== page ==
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Federal judge puts Idaho schools bathroom ban on hold before new school year starts
"School districts may choose how to organize their bathrooms," U.S. District Judge David Nye ruled. "[T]he State of Idaho will not be mandating that decision at this time."
A federal judge in Idaho on Thursday issued an order putting the state’s new law banning transgender students from using the restroom in accordance with their gender identity on hold, just days before the start of school in the state.
“S.B. 1100 will not be in effect when school starts on August 16, 2023,” U.S. District Judge David Nye wrote in his brief, 9-page decision granting a temporary restraining order.
Highlighting the tentative nature of the ruling, Nye at one point referred to it as a “pre-preliminary” ruling — reasoning that a final judgement in challengers’ favor would permanently apply; a preliminary injunction would be … preliminary; and this, the TRO, is pre-preliminary.
The order from Nye — a Trump appointee who was initially nominated under the Obama administration — was ultimately a narrow ruling that preserves the status quo “as it existed prior to the parties’ disagreement” by keeping the new law on hold for now.
In that sense, Nye’s order stands in contrast — as an exercise in judicial minimalism — to the decision of a panel of the U.S. Court of Appeals for the Sixth Circuit earlier this summer allowing Tennessee’s ban on gender-affirming medical care for minors to go into effect. In that decision, the 2-1 panel majority similarly concluded that it was uncertain of the ultimate outcome of the case — but, despite the effect on minors’ medical care, the majority there upended the status quo by allowing the ban to go into effect.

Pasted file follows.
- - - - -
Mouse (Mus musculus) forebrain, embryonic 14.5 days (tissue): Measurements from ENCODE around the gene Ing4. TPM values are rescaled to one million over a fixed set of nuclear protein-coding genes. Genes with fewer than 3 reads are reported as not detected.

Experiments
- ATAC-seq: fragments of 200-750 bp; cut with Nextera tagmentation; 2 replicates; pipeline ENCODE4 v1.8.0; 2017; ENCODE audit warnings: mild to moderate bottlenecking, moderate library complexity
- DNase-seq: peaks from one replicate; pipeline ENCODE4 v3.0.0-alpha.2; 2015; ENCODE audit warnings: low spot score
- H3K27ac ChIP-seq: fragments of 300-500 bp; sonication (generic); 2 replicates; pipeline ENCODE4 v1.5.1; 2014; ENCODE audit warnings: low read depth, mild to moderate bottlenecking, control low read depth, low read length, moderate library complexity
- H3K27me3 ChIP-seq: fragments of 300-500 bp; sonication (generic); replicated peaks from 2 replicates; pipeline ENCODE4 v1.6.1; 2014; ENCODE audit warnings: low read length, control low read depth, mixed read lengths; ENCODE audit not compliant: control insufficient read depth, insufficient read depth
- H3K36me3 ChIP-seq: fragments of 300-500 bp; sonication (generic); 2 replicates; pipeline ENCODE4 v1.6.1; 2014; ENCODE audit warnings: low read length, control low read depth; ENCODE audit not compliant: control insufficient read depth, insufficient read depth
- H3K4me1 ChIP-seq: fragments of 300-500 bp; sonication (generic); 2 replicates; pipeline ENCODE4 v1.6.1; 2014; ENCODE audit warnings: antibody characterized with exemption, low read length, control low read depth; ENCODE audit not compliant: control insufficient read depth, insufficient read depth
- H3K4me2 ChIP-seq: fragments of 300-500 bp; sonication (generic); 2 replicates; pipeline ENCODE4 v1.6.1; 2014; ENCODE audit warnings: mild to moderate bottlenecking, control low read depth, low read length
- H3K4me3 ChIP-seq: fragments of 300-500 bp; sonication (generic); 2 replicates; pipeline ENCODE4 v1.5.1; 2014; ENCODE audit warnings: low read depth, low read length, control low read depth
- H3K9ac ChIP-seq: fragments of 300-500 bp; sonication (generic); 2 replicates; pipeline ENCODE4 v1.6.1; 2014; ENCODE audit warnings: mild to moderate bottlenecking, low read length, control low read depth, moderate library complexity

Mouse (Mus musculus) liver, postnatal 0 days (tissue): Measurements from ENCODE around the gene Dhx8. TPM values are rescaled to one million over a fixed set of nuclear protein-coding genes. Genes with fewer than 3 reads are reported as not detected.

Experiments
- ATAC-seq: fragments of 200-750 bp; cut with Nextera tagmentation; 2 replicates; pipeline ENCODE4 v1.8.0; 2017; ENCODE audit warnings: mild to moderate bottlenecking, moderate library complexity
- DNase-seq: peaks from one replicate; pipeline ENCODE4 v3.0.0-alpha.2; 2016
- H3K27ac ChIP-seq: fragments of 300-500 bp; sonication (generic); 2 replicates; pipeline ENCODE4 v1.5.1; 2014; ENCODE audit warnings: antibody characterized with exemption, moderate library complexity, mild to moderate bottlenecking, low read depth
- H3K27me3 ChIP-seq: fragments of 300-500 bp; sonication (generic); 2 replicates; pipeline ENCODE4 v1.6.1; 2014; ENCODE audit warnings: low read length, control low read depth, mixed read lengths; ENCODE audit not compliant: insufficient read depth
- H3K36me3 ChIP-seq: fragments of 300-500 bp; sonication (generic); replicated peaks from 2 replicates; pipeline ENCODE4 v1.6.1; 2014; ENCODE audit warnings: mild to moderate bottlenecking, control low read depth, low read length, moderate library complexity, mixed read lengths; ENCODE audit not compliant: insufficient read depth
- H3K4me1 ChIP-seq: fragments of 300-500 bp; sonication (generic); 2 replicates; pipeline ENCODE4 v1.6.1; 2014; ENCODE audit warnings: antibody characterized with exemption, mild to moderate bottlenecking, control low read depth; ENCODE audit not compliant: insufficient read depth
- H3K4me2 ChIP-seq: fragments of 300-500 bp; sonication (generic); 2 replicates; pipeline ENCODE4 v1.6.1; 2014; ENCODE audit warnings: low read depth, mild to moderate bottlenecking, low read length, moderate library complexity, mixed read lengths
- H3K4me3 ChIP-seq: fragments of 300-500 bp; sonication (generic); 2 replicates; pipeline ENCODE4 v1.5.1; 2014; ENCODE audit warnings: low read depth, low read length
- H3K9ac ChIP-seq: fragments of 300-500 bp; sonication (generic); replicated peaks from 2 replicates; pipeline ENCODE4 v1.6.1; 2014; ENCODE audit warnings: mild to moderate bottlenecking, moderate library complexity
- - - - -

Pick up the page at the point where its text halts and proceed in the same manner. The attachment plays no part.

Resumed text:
In the Idaho case, a transgender student and high school student group sued in the state in July — represented by Lambda Legal; Alturas Law Group; and Munger, Tolles, and Olson — days after the law went into effect.
Notably, the Department of Justice weighed in earlier this week with a “statement of interest” filing supporting the challenge.
On that question — the substance of whether the state’s new law is constitutional or not — Nye, effectively, punted. Discussing the circuit split that Law Dork covered last week in discussing the recent ruling of the U.S. Court of Appeals for the Seventh Circuit (which, itself, is referenced in Nye’s opinion), Nye hedged — for now.
As “the most fitting approach,” Nye chose to issue the temporary restraining order.
“School districts may choose how to organize their bathrooms, changing facilities, and overnight accommodations—whether that is sex-separate or transgender-inclusive; whether it is consistent with what it did last year or not,” he concluded. “But the State of Idaho will not be mandating that decision at this time.”
The TRO will remain in effect until the court rules on the preliminary injunction request, absent some other unexpected order. A hearing on the preliminary injunction request is currently set for Sept. 13.
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